In an all-new Avtar

“We began helping organisations in recruiting second career women in the early 2000s. A modest 480 women professionals seeking career returns were hired by some of the leading MNCs through our recruitment drives,” remembers Dr Saundarya, including that kick-starting a profession for the preliminary candidates was tough. “We needed to not only educate the corporates – guide them on creating welcoming workplaces, provide sensitisation training to managers, enable the creation of more inclusive job descriptions, we also needed to mentor the women.”

She provides, “These are women who are no strangers to the workplace – they have worked, been in the corporate environment before and then for a variety of reasons, decide (or are forced to) drop off. They need a lot of support – their skills need to be honed, their confidence re-built, and a sense of community created. Over time, we have stopped making this just about finding jobs for women – it has become a full enablement package. Corporates work with us to not just provide jobs but also help the women get back on their feet – with a plethora of training options.”

In November 2020, the firm launched MyAvtar — a job portal for marginalised society sections, together with the LGBTQ+ group.
“It brings together organisations who are deeply invested in community building, but not just as a CSR item – and job-seeking people, whose job search is essentially different,” she says.

“A friend of mine recommended I try Avtar. I was looking for a job change, specifically something that was LGBTQ-friendly. I got in touch with a representative of Avtar and immediately started getting calls for different interviews. And after two-odd months of signing up for the platform I got a job,” says Sachin Pendharkar, who works as a software program developer.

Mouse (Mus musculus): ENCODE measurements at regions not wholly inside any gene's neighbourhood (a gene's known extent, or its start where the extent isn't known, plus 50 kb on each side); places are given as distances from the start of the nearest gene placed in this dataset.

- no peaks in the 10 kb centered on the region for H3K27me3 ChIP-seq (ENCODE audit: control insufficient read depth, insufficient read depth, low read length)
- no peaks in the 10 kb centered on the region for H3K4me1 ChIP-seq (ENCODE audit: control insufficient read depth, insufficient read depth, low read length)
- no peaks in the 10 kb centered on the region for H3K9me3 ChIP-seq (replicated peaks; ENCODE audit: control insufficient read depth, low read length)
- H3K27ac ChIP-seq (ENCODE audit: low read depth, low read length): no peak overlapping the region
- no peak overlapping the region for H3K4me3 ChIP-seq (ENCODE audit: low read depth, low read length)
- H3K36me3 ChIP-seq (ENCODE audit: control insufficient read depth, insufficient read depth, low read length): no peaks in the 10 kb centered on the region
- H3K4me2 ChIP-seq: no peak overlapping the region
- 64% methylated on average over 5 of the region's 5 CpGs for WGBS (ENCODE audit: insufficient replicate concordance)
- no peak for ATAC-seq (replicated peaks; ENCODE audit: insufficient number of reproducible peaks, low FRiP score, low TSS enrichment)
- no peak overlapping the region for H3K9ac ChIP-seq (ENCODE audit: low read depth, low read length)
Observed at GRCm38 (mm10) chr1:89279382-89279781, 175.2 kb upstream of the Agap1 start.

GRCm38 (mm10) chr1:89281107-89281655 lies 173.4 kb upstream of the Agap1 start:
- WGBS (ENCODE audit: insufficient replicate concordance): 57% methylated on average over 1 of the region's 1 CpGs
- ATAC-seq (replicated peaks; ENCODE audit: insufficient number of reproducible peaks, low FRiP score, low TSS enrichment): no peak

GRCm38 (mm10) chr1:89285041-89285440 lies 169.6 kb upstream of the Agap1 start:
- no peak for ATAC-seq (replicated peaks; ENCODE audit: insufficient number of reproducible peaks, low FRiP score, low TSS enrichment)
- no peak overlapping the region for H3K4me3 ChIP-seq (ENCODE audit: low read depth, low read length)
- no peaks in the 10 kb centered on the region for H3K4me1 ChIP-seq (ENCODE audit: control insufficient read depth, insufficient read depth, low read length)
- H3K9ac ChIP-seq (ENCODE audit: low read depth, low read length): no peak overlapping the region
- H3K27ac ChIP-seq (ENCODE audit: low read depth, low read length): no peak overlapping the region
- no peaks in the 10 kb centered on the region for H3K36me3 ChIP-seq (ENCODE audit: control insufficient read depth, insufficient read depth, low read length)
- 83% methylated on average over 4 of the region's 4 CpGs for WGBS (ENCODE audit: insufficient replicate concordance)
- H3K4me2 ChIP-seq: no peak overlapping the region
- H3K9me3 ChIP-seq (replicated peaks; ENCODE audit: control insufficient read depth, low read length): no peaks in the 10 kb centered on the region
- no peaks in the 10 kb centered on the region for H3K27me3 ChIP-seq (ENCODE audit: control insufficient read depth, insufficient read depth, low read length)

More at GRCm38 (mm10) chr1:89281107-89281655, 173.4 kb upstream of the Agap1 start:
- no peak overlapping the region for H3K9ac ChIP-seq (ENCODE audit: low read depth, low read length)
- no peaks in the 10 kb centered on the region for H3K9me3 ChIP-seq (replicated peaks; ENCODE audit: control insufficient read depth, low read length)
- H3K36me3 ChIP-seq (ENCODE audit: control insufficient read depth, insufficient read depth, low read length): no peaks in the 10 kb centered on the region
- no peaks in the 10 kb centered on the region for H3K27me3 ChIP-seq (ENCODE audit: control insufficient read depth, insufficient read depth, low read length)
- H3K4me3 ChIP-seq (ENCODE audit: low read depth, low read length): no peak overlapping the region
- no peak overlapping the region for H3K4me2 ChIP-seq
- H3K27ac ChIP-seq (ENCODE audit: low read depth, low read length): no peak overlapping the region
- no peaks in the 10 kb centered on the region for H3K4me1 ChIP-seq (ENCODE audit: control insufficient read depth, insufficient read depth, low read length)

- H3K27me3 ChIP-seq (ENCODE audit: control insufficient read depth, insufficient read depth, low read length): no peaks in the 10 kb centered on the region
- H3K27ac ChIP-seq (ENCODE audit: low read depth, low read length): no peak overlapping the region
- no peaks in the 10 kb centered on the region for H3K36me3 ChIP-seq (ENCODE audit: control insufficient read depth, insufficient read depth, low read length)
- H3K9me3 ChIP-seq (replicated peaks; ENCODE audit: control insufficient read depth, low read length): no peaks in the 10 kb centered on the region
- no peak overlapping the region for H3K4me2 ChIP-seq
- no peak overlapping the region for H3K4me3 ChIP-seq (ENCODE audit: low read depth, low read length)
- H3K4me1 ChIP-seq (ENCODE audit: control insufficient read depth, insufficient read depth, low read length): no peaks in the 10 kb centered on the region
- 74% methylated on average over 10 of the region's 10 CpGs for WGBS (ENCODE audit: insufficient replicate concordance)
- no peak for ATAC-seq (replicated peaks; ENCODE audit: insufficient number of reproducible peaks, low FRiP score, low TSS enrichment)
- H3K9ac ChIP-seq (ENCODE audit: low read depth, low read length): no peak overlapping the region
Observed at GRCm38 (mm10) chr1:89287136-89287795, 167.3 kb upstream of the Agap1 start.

“People from Avtar are closely working with candidates. They follow up after every interview. It was different because I didn’t have to hide my identity. I knew it was a safe place to work, and no one would question me about my sexual preference. Here, you also know that the company recruiting you is inclusive,” provides the 27-year-old, who is predicated out of Pune.

Driving change at the grassroots

The Avtar crew can be reaching out to younger underprivileged women for the mentoring program Puthri, which was began in 2016. “This is to create career intentionality in them. Today, we have 62 live projects across as many schools, where we work with over 6,500 girl children from deeply underprivileged families in the age group of 13 to 18,” says Dr Saundarya, including, “A Puthri scholar is selected by her school and enters the program when she is in her Class 8. She is mentored by us for five years and exits the program after completing her Class 12 and getting into a grad course.”

It isn’t any marvel that in 2016 the Government of India recognised Dr Saundarya’s efforts, in the space of ladies’s workforce participation, as one amongst the #100 Women Achievers.

Avtar
Dr Saundarya Rajesh with the Puthri college students.

“Each of us 100 women received the award from Smt. Maneka Gandhi, Minister for Women and Child Development in Jan 2016,” she says with a glimmer of satisfaction.

From serving to slightly over 400 girls again in the early 2000s to greater than 40,000 discovering jobs immediately, it took one lady to alter the narrative who continues to foyer for ladies and the marginalised to get a good shot of standing shoulder-to-shoulder with their male counterparts.

(Edited by Vinayak Hegde)